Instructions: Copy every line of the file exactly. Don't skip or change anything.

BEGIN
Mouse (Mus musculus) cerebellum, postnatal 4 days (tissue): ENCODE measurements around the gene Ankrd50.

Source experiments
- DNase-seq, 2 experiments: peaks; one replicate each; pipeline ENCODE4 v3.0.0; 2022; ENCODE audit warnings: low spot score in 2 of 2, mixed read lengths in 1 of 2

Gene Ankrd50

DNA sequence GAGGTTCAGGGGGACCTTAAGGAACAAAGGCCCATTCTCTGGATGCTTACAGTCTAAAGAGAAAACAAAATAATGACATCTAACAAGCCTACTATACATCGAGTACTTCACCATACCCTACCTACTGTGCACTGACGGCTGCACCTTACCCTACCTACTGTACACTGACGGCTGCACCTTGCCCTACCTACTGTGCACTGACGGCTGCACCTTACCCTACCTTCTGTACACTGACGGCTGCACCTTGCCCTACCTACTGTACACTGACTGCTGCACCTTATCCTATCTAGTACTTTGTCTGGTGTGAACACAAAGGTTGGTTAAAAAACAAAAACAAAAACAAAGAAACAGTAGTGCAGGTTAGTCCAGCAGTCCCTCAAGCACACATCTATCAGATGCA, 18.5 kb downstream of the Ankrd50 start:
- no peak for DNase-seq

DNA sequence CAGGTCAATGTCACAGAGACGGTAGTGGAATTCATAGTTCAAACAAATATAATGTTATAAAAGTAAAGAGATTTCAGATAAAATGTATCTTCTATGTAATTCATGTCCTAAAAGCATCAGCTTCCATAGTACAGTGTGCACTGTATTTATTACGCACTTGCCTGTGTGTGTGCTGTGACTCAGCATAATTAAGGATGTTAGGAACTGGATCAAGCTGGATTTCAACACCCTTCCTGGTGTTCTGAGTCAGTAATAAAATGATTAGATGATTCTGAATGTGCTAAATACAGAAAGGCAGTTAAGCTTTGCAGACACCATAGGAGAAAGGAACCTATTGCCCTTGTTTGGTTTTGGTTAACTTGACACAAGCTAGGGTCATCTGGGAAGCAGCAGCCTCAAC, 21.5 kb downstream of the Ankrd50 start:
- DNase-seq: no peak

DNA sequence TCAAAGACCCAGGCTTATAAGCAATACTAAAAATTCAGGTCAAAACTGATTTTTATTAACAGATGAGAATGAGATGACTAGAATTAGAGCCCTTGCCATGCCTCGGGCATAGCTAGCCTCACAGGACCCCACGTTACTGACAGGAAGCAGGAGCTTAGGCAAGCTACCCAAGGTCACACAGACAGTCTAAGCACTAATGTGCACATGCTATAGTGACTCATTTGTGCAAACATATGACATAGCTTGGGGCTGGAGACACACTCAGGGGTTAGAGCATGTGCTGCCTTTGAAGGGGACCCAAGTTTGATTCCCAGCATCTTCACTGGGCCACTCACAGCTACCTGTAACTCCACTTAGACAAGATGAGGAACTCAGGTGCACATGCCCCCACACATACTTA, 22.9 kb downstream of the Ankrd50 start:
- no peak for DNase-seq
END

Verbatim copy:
Mouse (Mus musculus) cerebellum, postnatal 4 days (tissue): ENCODE measurements around the gene Ankrd50.

Source experiments
- DNase-seq, 2 experiments: peaks; one replicate each; pipeline ENCODE4 v3.0.0; 2022; ENCODE audit warnings: low spot score in 2 of 2, mixed read lengths in 1 of 2

Gene Ankrd50

DNA sequence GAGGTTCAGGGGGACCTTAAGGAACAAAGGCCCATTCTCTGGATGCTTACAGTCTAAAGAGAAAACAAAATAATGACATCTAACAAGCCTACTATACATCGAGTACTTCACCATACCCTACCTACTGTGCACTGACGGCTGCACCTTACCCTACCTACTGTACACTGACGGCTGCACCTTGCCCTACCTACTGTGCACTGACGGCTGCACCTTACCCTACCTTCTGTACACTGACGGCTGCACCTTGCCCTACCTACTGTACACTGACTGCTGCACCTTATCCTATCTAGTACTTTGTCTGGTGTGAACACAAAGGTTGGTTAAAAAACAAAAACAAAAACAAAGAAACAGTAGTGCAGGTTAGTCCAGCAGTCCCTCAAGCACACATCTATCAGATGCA, 18.5 kb downstream of the Ankrd50 start:
- no peak for DNase-seq

DNA sequence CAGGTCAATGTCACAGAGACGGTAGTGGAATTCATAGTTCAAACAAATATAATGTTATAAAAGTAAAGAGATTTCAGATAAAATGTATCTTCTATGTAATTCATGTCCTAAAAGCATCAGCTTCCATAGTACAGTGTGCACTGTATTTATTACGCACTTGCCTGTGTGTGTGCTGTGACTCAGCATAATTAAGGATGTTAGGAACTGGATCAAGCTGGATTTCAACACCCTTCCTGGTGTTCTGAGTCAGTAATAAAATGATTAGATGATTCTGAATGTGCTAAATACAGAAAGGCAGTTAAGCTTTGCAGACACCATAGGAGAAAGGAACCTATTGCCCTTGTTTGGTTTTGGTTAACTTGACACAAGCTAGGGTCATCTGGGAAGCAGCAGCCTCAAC, 21.5 kb downstream of the Ankrd50 start:
- DNase-seq: no peak

DNA sequence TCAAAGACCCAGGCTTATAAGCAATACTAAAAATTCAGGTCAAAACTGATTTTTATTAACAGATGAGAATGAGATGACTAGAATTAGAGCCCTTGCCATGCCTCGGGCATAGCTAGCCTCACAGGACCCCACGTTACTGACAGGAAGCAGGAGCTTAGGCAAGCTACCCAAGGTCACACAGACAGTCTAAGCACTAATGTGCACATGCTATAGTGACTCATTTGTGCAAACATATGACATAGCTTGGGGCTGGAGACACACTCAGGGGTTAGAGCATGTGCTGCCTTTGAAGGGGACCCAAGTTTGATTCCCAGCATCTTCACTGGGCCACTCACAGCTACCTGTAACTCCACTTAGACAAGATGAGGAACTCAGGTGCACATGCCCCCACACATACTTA, 22.9 kb downstream of the Ankrd50 start:
- no peak for DNase-seq